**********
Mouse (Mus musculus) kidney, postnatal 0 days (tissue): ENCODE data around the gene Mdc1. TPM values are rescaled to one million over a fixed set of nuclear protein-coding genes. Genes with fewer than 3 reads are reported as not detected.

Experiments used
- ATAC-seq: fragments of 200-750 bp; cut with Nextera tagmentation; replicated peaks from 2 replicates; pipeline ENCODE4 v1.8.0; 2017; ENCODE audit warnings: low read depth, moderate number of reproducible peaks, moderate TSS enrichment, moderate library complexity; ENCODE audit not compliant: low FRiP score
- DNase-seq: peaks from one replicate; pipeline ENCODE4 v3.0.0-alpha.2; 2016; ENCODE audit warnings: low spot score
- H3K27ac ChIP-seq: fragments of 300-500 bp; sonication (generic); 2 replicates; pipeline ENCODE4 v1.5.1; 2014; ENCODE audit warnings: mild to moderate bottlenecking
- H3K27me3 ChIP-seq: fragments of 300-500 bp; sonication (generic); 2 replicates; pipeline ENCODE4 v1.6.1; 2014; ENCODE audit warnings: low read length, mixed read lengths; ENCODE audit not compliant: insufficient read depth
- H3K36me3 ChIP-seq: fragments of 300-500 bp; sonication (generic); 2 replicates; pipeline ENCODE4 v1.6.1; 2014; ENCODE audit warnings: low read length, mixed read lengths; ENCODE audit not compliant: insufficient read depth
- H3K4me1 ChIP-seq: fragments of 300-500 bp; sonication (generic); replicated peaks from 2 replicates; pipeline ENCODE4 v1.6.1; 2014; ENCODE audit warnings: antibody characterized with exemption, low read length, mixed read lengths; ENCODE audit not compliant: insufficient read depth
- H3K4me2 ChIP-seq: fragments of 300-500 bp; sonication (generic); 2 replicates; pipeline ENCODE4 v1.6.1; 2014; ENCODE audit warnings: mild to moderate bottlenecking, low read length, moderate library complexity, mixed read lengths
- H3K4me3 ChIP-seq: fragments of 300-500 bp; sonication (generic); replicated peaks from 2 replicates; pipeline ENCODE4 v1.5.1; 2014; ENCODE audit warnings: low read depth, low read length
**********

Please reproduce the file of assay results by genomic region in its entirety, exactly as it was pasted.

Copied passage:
Mouse (Mus musculus) kidney, postnatal 0 days (tissue): ENCODE data around the gene Mdc1. TPM values are rescaled to one million over a fixed set of nuclear protein-coding genes. Genes with fewer than 3 reads are reported as not detected.

Experiments used
- ATAC-seq: fragments of 200-750 bp; cut with Nextera tagmentation; replicated peaks from 2 replicates; pipeline ENCODE4 v1.8.0; 2017; ENCODE audit warnings: low read depth, moderate number of reproducible peaks, moderate TSS enrichment, moderate library complexity; ENCODE audit not compliant: low FRiP score
- DNase-seq: peaks from one replicate; pipeline ENCODE4 v3.0.0-alpha.2; 2016; ENCODE audit warnings: low spot score
- H3K27ac ChIP-seq: fragments of 300-500 bp; sonication (generic); 2 replicates; pipeline ENCODE4 v1.5.1; 2014; ENCODE audit warnings: mild to moderate bottlenecking
- H3K27me3 ChIP-seq: fragments of 300-500 bp; sonication (generic); 2 replicates; pipeline ENCODE4 v1.6.1; 2014; ENCODE audit warnings: low read length, mixed read lengths; ENCODE audit not compliant: insufficient read depth
- H3K36me3 ChIP-seq: fragments of 300-500 bp; sonication (generic); 2 replicates; pipeline ENCODE4 v1.6.1; 2014; ENCODE audit warnings: low read length, mixed read lengths; ENCODE audit not compliant: insufficient read depth
- H3K4me1 ChIP-seq: fragments of 300-500 bp; sonication (generic); replicated peaks from 2 replicates; pipeline ENCODE4 v1.6.1; 2014; ENCODE audit warnings: antibody characterized with exemption, low read length, mixed read lengths; ENCODE audit not compliant: insufficient read depth
- H3K4me2 ChIP-seq: fragments of 300-500 bp; sonication (generic); 2 replicates; pipeline ENCODE4 v1.6.1; 2014; ENCODE audit warnings: mild to moderate bottlenecking, low read length, moderate library complexity, mixed read lengths
- H3K4me3 ChIP-seq: fragments of 300-500 bp; sonication (generic); replicated peaks from 2 replicates; pipeline ENCODE4 v1.5.1; 2014; ENCODE audit warnings: low read depth, low read length